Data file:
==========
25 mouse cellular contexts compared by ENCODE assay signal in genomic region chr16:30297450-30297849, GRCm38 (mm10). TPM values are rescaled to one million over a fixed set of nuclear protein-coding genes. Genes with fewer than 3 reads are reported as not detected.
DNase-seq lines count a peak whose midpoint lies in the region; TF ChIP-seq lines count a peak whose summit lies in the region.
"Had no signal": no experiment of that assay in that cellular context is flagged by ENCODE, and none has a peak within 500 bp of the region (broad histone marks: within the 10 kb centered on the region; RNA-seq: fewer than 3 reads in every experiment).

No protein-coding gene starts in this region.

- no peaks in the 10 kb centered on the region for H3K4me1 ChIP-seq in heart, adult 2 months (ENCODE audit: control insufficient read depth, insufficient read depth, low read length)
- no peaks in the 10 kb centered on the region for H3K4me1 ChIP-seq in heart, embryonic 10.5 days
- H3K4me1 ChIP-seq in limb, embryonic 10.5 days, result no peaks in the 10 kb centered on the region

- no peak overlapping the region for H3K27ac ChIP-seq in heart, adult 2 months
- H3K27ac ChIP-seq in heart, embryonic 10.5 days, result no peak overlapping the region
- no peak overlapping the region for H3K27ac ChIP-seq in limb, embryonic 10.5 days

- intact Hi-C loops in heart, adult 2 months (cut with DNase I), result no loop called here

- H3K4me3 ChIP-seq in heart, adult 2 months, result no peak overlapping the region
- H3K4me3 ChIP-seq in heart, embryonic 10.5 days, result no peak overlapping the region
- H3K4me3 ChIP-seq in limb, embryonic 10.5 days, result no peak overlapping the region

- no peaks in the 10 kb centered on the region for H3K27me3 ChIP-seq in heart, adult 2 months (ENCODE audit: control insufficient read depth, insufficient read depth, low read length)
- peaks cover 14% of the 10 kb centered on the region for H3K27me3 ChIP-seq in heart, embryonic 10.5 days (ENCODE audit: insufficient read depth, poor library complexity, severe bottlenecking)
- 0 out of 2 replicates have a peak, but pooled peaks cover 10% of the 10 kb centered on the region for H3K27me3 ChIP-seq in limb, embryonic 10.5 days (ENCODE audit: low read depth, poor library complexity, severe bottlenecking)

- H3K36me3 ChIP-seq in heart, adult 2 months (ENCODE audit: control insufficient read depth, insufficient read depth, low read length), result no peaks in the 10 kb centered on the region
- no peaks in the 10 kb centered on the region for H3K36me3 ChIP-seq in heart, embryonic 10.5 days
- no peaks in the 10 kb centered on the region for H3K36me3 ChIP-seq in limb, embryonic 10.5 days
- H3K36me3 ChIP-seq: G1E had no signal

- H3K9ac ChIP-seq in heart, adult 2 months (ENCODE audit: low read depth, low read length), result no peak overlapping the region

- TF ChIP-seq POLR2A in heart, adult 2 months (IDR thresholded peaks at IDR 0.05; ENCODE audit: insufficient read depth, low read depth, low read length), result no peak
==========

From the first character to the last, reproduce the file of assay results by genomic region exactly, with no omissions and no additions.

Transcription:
25 mouse cellular contexts compared by ENCODE assay signal in genomic region chr16:30297450-30297849, GRCm38 (mm10). TPM values are rescaled to one million over a fixed set of nuclear protein-coding genes. Genes with fewer than 3 reads are reported as not detected.
DNase-seq lines count a peak whose midpoint lies in the region; TF ChIP-seq lines count a peak whose summit lies in the region.
"Had no signal": no experiment of that assay in that cellular context is flagged by ENCODE, and none has a peak within 500 bp of the region (broad histone marks: within the 10 kb centered on the region; RNA-seq: fewer than 3 reads in every experiment).

No protein-coding gene starts in this region.

- no peaks in the 10 kb centered on the region for H3K4me1 ChIP-seq in heart, adult 2 months (ENCODE audit: control insufficient read depth, insufficient read depth, low read length)
- no peaks in the 10 kb centered on the region for H3K4me1 ChIP-seq in heart, embryonic 10.5 days
- H3K4me1 ChIP-seq in limb, embryonic 10.5 days, result no peaks in the 10 kb centered on the region

- no peak overlapping the region for H3K27ac ChIP-seq in heart, adult 2 months
- H3K27ac ChIP-seq in heart, embryonic 10.5 days, result no peak overlapping the region
- no peak overlapping the region for H3K27ac ChIP-seq in limb, embryonic 10.5 days

- intact Hi-C loops in heart, adult 2 months (cut with DNase I), result no loop called here

- H3K4me3 ChIP-seq in heart, adult 2 months, result no peak overlapping the region
- H3K4me3 ChIP-seq in heart, embryonic 10.5 days, result no peak overlapping the region
- H3K4me3 ChIP-seq in limb, embryonic 10.5 days, result no peak overlapping the region

- no peaks in the 10 kb centered on the region for H3K27me3 ChIP-seq in heart, adult 2 months (ENCODE audit: control insufficient read depth, insufficient read depth, low read length)
- peaks cover 14% of the 10 kb centered on the region for H3K27me3 ChIP-seq in heart, embryonic 10.5 days (ENCODE audit: insufficient read depth, poor library complexity, severe bottlenecking)
- 0 out of 2 replicates have a peak, but pooled peaks cover 10% of the 10 kb centered on the region for H3K27me3 ChIP-seq in limb, embryonic 10.5 days (ENCODE audit: low read depth, poor library complexity, severe bottlenecking)

- H3K36me3 ChIP-seq in heart, adult 2 months (ENCODE audit: control insufficient read depth, insufficient read depth, low read length), result no peaks in the 10 kb centered on the region
- no peaks in the 10 kb centered on the region for H3K36me3 ChIP-seq in heart, embryonic 10.5 days
- no peaks in the 10 kb centered on the region for H3K36me3 ChIP-seq in limb, embryonic 10.5 days
- H3K36me3 ChIP-seq: G1E had no signal

- H3K9ac ChIP-seq in heart, adult 2 months (ENCODE audit: low read depth, low read length), result no peak overlapping the region

- TF ChIP-seq POLR2A in heart, adult 2 months (IDR thresholded peaks at IDR 0.05; ENCODE audit: insufficient read depth, low read depth, low read length), result no peak